Lab Profile: Harrison Lab

By Tyler Gibson, CMB Student

Harrison Lab: uncovering mechanisms of transcription regulation during development

How do specialized egg and sperm cells come together to generate a new organism? Following fertilization, how is gene expression regulated to direct development and differentiation? These fundamental questions drive the research of the Harrison Lab. The early embryo is transcriptionally silent and early development is controlled by maternal mRNAs and proteins that are loaded into the egg prior to fertilization. During the first stages of development, these maternal products are gradually degraded, and transcription of the silent zygotic genome is activated in a process known as the maternal-to-zygotic transition (MZT). These dramatic reprogramming events set the stage for future development and make the early embryo an outstanding model system for studying gene regulatory processes including transcriptional activation, post-transcriptional regulation and chromatin remodeling. Because this essential process is common to all animals, the Harrison lab uses the fruit fly Drosophila melanogaster to study the molecular underpinnings of these early embryonic events.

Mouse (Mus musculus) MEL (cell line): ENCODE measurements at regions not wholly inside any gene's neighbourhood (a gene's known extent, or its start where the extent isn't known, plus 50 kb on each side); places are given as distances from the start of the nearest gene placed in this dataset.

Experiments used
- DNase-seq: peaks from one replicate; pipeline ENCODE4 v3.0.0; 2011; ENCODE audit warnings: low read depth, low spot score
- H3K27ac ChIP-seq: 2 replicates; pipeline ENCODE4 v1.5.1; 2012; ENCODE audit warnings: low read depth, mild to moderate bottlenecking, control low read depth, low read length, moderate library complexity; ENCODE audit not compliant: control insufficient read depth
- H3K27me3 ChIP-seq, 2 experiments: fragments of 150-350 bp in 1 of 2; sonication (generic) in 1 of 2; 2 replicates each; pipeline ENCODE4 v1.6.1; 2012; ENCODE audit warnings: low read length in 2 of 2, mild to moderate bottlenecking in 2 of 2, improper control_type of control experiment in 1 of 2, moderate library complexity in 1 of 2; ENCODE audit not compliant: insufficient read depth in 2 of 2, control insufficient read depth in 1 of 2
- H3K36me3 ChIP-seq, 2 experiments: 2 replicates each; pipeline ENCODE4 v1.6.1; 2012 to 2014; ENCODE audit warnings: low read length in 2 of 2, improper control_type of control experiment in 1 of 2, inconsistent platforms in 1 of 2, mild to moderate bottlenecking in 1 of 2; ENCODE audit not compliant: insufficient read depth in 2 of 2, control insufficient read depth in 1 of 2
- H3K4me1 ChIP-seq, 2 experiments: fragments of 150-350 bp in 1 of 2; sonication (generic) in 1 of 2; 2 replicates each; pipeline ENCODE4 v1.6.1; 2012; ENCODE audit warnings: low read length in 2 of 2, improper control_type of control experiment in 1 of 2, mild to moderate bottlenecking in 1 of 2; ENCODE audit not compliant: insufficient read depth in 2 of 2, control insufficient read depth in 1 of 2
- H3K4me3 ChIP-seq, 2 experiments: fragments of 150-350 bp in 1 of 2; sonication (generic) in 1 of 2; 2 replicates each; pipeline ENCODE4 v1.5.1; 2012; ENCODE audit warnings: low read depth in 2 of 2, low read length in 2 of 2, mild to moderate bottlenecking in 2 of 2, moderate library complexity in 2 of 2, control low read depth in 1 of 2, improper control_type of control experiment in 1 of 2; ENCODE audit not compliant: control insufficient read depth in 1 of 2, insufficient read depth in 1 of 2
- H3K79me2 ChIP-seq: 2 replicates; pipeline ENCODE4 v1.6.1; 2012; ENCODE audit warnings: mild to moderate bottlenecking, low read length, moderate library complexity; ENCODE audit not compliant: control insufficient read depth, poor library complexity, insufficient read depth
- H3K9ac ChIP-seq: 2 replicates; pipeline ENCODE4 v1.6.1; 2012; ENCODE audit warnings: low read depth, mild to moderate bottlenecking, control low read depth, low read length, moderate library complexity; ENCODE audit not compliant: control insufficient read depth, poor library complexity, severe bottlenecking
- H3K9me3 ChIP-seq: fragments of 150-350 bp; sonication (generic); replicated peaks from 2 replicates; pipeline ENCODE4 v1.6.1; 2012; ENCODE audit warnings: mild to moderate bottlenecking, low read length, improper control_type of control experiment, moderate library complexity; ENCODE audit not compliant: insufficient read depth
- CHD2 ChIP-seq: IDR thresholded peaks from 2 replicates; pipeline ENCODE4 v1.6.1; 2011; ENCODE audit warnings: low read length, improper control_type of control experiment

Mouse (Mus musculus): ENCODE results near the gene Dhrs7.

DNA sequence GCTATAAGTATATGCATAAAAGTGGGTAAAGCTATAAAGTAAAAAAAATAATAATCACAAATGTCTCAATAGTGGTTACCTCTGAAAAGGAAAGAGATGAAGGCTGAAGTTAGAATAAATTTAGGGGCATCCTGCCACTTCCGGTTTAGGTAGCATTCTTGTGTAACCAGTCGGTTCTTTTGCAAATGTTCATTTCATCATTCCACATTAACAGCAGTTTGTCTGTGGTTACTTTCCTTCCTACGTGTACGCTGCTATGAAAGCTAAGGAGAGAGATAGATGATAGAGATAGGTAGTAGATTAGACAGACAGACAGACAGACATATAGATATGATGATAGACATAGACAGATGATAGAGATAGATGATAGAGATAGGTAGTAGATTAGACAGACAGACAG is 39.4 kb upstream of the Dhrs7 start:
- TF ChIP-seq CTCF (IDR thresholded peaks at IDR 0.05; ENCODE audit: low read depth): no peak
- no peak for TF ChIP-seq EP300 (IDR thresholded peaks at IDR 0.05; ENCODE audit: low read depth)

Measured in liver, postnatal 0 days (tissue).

An image of a living Drosophila embryo with fluorescently labelled DNA (purple) and the essential transcription factor GAGA factor (green). Image courtesy of 5th-year CMB student Marissa Gaskill.

Through collaborations across and beyond the UW campus, the lab has expanded to explore the regulation of gene expression in other developmental contexts. Recent work has investigated how transcription factors act to maintain populations of neural stem cells in the developing brain. This project has focused on how some of the same proteins that are required for normal embryonic development also act to promote stem cell self-renewal in the brain. Members of the Harrison lab are also collaborating with the labs of CMB trainers Catherine Fox and Peter Lewis to model human disease in Drosophila. These studies are providing insights into the molecular mechanisms that lead to these developmental disorders.

The central philosophy driving the lab is to follow the science wherever it takes you. Students in the Harrison lab fully embrace this mentality, each bringing a unique background and set of interests. Current students have come to the lab from backgrounds as varied as plant ecology, synaptic transmission, and malaria genetics. Following the biology requires being open to any and all approaches, including classical genetics, biochemistry, genomics, bioinformatics, and microscopy. While everyone in the lab ends up doing a bit of everything, lab members tend to develop an area of expertise. As a result, the Harrison lab is a highly collaborative environment, where students frequently lend their expertise to enhance the science of their peers. When not in the lab, students can be found exploring food and music around Madison, getting outside to walk their dogs, or playing Dungeons and Dragons.

For more information about the Harrison Lab, visit:

To keep abreast of the ongoing research follow the lab on Twitter: @harrisonflylab